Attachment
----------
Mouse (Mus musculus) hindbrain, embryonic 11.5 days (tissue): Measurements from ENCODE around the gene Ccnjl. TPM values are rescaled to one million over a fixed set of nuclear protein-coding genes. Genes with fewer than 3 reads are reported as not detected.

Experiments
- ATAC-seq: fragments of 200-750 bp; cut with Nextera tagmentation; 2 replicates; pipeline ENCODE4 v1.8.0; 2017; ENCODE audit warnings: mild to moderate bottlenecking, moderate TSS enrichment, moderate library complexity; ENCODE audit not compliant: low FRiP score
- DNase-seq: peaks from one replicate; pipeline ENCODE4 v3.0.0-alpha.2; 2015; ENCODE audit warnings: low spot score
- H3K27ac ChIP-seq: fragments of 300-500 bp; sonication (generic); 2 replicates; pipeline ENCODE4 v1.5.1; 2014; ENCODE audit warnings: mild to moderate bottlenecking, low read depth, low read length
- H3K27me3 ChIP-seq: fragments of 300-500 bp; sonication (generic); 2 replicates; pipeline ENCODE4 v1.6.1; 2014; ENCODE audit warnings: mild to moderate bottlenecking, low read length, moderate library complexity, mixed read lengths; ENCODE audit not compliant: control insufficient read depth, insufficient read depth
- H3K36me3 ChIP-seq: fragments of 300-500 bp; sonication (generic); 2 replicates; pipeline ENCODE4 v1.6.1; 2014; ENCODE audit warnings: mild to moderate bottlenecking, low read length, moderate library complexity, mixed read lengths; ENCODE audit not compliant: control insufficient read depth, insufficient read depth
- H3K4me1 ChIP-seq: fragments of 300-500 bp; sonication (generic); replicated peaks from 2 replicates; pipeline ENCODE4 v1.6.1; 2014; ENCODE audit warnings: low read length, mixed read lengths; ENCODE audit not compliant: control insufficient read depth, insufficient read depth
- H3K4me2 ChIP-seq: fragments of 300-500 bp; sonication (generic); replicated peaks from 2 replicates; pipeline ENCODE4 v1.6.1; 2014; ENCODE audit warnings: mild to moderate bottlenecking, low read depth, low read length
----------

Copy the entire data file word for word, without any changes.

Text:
Mouse (Mus musculus) hindbrain, embryonic 11.5 days (tissue): Measurements from ENCODE around the gene Ccnjl. TPM values are rescaled to one million over a fixed set of nuclear protein-coding genes. Genes with fewer than 3 reads are reported as not detected.

Experiments
- ATAC-seq: fragments of 200-750 bp; cut with Nextera tagmentation; 2 replicates; pipeline ENCODE4 v1.8.0; 2017; ENCODE audit warnings: mild to moderate bottlenecking, moderate TSS enrichment, moderate library complexity; ENCODE audit not compliant: low FRiP score
- DNase-seq: peaks from one replicate; pipeline ENCODE4 v3.0.0-alpha.2; 2015; ENCODE audit warnings: low spot score
- H3K27ac ChIP-seq: fragments of 300-500 bp; sonication (generic); 2 replicates; pipeline ENCODE4 v1.5.1; 2014; ENCODE audit warnings: mild to moderate bottlenecking, low read depth, low read length
- H3K27me3 ChIP-seq: fragments of 300-500 bp; sonication (generic); 2 replicates; pipeline ENCODE4 v1.6.1; 2014; ENCODE audit warnings: mild to moderate bottlenecking, low read length, moderate library complexity, mixed read lengths; ENCODE audit not compliant: control insufficient read depth, insufficient read depth
- H3K36me3 ChIP-seq: fragments of 300-500 bp; sonication (generic); 2 replicates; pipeline ENCODE4 v1.6.1; 2014; ENCODE audit warnings: mild to moderate bottlenecking, low read length, moderate library complexity, mixed read lengths; ENCODE audit not compliant: control insufficient read depth, insufficient read depth
- H3K4me1 ChIP-seq: fragments of 300-500 bp; sonication (generic); replicated peaks from 2 replicates; pipeline ENCODE4 v1.6.1; 2014; ENCODE audit warnings: low read length, mixed read lengths; ENCODE audit not compliant: control insufficient read depth, insufficient read depth
- H3K4me2 ChIP-seq: fragments of 300-500 bp; sonication (generic); replicated peaks from 2 replicates; pipeline ENCODE4 v1.6.1; 2014; ENCODE audit warnings: mild to moderate bottlenecking, low read depth, low read length